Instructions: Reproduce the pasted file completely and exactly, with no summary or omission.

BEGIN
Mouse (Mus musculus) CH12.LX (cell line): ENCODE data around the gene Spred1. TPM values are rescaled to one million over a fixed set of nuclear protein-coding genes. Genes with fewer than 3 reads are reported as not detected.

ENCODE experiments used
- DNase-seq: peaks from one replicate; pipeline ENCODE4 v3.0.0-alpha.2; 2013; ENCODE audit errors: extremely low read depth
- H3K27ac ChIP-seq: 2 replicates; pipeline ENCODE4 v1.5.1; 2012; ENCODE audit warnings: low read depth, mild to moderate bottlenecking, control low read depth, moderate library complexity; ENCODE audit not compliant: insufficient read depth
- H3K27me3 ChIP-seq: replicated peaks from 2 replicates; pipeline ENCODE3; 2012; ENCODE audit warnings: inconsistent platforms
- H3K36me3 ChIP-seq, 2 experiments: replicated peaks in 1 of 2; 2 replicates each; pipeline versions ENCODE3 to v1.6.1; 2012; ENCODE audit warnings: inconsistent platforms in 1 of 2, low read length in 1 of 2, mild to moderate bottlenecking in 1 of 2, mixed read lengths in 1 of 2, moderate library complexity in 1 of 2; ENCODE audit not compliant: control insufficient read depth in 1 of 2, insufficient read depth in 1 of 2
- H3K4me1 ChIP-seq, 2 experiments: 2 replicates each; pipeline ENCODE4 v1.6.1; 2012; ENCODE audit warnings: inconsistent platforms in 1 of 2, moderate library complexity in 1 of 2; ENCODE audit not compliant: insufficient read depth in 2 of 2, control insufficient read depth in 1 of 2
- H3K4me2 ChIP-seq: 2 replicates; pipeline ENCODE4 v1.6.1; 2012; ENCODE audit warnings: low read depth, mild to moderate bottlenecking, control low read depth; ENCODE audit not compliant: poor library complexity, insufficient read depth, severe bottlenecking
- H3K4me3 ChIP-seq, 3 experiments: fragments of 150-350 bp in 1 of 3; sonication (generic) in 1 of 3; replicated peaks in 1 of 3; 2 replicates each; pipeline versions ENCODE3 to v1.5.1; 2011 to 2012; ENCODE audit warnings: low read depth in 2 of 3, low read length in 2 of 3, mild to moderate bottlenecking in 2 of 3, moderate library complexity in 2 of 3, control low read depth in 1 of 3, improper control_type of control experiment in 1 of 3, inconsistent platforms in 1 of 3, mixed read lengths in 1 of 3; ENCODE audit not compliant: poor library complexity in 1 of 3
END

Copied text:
Mouse (Mus musculus) CH12.LX (cell line): ENCODE data around the gene Spred1. TPM values are rescaled to one million over a fixed set of nuclear protein-coding genes. Genes with fewer than 3 reads are reported as not detected.

ENCODE experiments used
- DNase-seq: peaks from one replicate; pipeline ENCODE4 v3.0.0-alpha.2; 2013; ENCODE audit errors: extremely low read depth
- H3K27ac ChIP-seq: 2 replicates; pipeline ENCODE4 v1.5.1; 2012; ENCODE audit warnings: low read depth, mild to moderate bottlenecking, control low read depth, moderate library complexity; ENCODE audit not compliant: insufficient read depth
- H3K27me3 ChIP-seq: replicated peaks from 2 replicates; pipeline ENCODE3; 2012; ENCODE audit warnings: inconsistent platforms
- H3K36me3 ChIP-seq, 2 experiments: replicated peaks in 1 of 2; 2 replicates each; pipeline versions ENCODE3 to v1.6.1; 2012; ENCODE audit warnings: inconsistent platforms in 1 of 2, low read length in 1 of 2, mild to moderate bottlenecking in 1 of 2, mixed read lengths in 1 of 2, moderate library complexity in 1 of 2; ENCODE audit not compliant: control insufficient read depth in 1 of 2, insufficient read depth in 1 of 2
- H3K4me1 ChIP-seq, 2 experiments: 2 replicates each; pipeline ENCODE4 v1.6.1; 2012; ENCODE audit warnings: inconsistent platforms in 1 of 2, moderate library complexity in 1 of 2; ENCODE audit not compliant: insufficient read depth in 2 of 2, control insufficient read depth in 1 of 2
- H3K4me2 ChIP-seq: 2 replicates; pipeline ENCODE4 v1.6.1; 2012; ENCODE audit warnings: low read depth, mild to moderate bottlenecking, control low read depth; ENCODE audit not compliant: poor library complexity, insufficient read depth, severe bottlenecking
- H3K4me3 ChIP-seq, 3 experiments: fragments of 150-350 bp in 1 of 3; sonication (generic) in 1 of 3; replicated peaks in 1 of 3; 2 replicates each; pipeline versions ENCODE3 to v1.5.1; 2011 to 2012; ENCODE audit warnings: low read depth in 2 of 3, low read length in 2 of 3, mild to moderate bottlenecking in 2 of 3, moderate library complexity in 2 of 3, control low read depth in 1 of 3, improper control_type of control experiment in 1 of 3, inconsistent platforms in 1 of 3, mixed read lengths in 1 of 3; ENCODE audit not compliant: poor library complexity in 1 of 3